Michael Bockstaller is a professor of Materials Science and Engineering (MSE) at Carnegie Mellon University. Bockstaller received his B.S. in Chemistry from the Technical University of Karlsruhe (Karlsruhe, Germany) in 1997 and his Ph.D. in Physical Chemistry from the Johannes Gutenberg University (Mainz, Germany) in 2000. He was a scientific assistant at the Max-Planck Institute for Polymer Research (Mainz, Germany) from 1997-2000 and a postdoctoral fellow at the Department of Materials Science and Engineering at Massachusetts Institute of Technology from 2000-2004. During 2004-2005 he held a position as group leader at RWTH Aachen University (Aachen, Germany) before joining the MSE Department Carnegie Mellon University in 2005. Professor Bockstaller is a Fellow of the American Physical Society and the Alexander von Humboldt Foundation and an Emmy Noether Grant recipient of the German Science Foundation.
Bockstaller's broader research interests center about structure-property-performance relations in polymer hybrid materials. Areas of special interest currently entail optical and thermal transport properties of polymer nano composites and the development of polymeric hybrid materials for applications in solid state lighting as well as battery technologies.
2000 Ph.D., Physical Chemistry, Johannes Gutenberg University
1997 BS, Chemistry, Technical University of Karlsruhe
Simulating engineering experiments at home or in the lab
The use of force-feedback joysticks in lab demonstrations could forever change engineering education, especially for students in underresourced environments or those affected by disaster.
Air Force partnership to fuse AI and materials research
CMU and Air Force Research Laboratory establish 5-year, $7.5M Center of Excellence in data-driven materials research.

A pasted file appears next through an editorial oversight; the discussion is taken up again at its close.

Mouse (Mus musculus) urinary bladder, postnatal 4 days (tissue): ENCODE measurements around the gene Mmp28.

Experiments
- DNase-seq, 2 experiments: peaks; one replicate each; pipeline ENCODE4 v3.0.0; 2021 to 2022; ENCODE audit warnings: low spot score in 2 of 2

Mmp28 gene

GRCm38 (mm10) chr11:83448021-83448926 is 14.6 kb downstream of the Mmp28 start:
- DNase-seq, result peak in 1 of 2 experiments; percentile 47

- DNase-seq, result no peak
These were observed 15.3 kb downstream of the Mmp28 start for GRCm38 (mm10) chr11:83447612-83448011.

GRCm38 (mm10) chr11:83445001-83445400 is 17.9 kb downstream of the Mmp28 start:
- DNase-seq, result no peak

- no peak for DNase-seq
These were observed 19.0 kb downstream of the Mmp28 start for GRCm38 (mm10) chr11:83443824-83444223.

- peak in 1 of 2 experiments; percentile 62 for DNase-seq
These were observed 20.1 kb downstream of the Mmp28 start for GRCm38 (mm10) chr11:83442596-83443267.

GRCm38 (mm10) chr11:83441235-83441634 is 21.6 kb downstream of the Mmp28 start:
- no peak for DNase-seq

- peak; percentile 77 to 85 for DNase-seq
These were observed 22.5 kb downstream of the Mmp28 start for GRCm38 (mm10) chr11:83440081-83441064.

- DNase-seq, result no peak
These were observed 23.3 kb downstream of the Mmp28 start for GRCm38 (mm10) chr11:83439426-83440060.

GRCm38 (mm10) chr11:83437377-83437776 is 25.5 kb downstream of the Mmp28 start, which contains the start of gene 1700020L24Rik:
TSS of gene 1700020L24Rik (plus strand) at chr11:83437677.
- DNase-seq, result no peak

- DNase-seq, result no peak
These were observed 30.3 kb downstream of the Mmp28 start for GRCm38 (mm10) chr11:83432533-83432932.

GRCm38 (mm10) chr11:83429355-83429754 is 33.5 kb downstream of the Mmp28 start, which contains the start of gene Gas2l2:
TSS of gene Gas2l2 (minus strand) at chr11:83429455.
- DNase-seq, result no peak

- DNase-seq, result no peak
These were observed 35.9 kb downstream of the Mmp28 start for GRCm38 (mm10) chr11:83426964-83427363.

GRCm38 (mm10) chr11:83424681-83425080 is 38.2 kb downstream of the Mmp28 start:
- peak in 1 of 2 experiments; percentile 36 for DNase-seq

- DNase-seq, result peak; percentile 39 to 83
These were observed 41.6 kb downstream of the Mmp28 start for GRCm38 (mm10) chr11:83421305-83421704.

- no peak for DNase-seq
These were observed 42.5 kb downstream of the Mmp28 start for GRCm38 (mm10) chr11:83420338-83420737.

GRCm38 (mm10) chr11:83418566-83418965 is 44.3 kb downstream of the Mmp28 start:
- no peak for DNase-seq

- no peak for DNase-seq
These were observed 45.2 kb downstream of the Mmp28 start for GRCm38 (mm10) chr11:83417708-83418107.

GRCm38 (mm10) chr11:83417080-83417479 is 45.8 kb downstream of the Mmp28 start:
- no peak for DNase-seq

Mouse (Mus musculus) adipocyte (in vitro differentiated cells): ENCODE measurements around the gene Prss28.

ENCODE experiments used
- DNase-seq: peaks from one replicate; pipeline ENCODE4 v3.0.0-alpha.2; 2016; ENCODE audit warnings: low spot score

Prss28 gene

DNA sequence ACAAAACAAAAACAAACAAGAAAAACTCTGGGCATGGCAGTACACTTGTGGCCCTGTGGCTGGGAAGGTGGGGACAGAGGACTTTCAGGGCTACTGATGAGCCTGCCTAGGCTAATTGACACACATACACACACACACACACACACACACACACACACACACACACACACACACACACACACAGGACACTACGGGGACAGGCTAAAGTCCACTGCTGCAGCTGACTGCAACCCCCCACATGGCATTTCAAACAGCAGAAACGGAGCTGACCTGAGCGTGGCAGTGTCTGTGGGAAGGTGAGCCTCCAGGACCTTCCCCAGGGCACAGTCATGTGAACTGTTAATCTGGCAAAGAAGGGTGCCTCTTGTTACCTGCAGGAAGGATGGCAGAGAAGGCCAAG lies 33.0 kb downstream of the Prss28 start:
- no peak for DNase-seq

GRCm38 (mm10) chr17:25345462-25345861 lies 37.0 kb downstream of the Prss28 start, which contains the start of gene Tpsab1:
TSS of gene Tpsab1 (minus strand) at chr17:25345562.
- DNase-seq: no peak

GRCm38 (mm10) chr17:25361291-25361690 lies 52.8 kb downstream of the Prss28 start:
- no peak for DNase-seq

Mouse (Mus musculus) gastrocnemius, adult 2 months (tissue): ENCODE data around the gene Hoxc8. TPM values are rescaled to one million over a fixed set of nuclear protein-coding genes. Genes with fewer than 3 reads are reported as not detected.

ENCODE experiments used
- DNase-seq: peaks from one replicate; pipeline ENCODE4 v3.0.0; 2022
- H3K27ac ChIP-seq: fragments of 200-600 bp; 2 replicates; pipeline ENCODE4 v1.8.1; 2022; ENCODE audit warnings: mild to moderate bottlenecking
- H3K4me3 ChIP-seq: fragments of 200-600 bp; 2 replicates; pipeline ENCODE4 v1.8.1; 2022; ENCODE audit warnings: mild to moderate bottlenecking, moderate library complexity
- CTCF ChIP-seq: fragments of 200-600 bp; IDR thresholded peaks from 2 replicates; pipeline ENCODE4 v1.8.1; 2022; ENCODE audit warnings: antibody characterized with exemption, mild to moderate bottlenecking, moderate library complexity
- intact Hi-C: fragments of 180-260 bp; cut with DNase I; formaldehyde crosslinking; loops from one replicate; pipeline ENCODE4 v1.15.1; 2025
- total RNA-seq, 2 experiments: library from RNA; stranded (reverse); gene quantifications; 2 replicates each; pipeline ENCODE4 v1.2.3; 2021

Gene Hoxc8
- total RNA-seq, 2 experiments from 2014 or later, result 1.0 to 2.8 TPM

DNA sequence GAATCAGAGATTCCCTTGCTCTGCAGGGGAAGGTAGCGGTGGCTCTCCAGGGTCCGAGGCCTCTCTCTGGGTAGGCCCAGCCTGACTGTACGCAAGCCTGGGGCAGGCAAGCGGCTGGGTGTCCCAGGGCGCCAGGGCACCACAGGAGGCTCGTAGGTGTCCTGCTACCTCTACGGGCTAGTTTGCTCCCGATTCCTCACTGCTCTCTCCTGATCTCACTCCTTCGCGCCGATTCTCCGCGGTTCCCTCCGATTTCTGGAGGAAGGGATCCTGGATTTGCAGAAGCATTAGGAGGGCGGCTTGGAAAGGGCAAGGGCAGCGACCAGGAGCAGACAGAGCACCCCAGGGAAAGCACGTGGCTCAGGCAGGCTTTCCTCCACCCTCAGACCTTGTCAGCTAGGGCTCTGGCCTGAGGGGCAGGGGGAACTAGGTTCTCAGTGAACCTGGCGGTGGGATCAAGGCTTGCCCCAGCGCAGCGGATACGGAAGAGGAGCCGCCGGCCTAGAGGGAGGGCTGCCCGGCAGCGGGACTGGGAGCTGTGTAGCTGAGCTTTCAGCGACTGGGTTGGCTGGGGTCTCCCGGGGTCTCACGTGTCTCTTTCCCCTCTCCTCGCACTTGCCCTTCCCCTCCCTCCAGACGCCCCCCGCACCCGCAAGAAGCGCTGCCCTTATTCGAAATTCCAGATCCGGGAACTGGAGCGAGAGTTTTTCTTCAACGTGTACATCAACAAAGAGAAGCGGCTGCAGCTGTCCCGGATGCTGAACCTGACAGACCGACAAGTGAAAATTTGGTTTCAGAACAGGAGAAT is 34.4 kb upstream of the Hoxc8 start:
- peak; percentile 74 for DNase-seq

Polymers, printing, and pathways
A novel approach to 3D printing using a support bath can greatly expand the types of polymers that can be printed, enable chemical reactions of the printed materials to gain novel material properties, and increase the mechanical strength and reduce the print time of mechanical parts through design optimization.
Organizing quantum dots
Professor Michael Bockstaller receives DOE-BES grant to study what causes nanoparticles to assemble into organized structures when polymer chains are attached to the particle’s surface.
Bockstaller to present at DOE meeting on LED solid state lighting
MSE’s Michael Bockstaller was invited to participate and present at a roundtable meeting on LED solid state lighting in Washington D.C. organized by the DOE's Office of Energy Efficiency and Renewable Energy.
Oh, behave: controlling nanoparticles
To create new nanomaterial technologies such as next-generation lighting, challenges underpinning the science and engineering of nanoparticles must be resolved.
The initiatives underway in the College’s departments embody the value we place on progress. Here are some of our current projects and prides.